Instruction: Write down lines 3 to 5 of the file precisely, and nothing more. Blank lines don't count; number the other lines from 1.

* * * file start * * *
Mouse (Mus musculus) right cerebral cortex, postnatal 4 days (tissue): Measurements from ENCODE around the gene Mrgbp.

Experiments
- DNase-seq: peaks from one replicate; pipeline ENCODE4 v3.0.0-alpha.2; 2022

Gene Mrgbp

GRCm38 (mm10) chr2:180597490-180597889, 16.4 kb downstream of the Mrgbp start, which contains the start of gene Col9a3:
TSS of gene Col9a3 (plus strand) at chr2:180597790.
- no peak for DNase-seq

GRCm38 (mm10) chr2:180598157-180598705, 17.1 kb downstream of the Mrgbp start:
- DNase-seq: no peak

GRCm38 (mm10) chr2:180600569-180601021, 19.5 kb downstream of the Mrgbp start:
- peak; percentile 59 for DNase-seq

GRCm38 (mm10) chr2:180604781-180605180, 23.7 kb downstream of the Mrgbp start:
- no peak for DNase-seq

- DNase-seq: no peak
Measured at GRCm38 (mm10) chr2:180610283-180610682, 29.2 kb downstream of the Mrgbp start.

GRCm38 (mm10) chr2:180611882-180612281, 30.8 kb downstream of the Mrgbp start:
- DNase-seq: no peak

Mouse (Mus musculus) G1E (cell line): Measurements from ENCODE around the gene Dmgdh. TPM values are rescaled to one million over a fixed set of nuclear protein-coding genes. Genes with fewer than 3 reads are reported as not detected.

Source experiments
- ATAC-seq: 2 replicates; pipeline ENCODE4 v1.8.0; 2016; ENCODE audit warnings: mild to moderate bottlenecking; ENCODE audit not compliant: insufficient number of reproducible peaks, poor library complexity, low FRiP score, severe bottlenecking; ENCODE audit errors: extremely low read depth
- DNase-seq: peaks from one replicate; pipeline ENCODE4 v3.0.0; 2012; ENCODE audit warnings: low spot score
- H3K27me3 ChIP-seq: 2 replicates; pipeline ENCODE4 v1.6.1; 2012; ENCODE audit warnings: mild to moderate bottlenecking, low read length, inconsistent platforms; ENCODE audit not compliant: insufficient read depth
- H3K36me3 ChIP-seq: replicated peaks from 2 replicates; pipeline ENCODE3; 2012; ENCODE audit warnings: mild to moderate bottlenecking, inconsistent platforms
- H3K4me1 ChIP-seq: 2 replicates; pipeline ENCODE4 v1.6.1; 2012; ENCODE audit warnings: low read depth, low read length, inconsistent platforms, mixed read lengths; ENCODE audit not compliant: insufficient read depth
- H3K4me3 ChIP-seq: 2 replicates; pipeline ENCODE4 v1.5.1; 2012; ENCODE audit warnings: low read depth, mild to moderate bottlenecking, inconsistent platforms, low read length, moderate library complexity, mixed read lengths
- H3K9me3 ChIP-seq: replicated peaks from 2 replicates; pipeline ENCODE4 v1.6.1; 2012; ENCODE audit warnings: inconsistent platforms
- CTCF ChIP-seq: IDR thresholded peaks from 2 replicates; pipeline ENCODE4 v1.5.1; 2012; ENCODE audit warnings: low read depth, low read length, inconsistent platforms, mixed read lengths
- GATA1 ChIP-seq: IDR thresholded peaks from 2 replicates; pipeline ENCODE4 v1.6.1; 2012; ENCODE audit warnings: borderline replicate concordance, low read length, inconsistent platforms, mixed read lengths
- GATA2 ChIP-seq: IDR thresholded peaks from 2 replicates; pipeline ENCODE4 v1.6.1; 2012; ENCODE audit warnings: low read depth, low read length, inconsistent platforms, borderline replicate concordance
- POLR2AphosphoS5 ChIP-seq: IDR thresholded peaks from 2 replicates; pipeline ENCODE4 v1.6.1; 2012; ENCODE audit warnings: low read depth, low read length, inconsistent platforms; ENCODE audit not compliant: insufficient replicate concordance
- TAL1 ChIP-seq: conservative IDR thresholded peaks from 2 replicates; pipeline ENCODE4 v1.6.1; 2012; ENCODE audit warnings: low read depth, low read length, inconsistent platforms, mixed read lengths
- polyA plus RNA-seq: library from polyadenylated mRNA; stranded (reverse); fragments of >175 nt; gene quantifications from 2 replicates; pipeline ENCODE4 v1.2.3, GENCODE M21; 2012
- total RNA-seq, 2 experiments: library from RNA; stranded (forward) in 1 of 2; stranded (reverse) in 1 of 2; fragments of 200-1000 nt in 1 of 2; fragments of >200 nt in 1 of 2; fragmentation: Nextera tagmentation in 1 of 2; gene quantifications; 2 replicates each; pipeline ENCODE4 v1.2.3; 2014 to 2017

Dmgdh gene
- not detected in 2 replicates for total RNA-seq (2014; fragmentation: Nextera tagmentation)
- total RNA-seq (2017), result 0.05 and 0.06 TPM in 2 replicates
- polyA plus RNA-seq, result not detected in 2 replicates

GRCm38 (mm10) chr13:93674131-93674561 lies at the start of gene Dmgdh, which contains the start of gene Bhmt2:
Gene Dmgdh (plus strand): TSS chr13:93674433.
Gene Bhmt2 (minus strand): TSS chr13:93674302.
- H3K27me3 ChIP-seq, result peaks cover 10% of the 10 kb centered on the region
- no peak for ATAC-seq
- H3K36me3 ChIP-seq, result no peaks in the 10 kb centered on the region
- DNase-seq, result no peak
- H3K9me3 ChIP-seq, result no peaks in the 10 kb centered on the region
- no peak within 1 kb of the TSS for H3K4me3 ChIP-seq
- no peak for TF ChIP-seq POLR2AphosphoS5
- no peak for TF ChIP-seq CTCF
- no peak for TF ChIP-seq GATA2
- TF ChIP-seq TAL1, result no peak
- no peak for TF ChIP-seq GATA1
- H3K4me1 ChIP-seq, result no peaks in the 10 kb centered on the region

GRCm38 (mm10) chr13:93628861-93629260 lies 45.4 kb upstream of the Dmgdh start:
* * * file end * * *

- DNase-seq: peaks from one replicate; pipeline ENCODE4 v3.0.0-alpha.2; 2022

Gene Mrgbp

GRCm38 (mm10) chr2:180597490-180597889, 16.4 kb downstream of the Mrgbp start, which contains the start of gene Col9a3: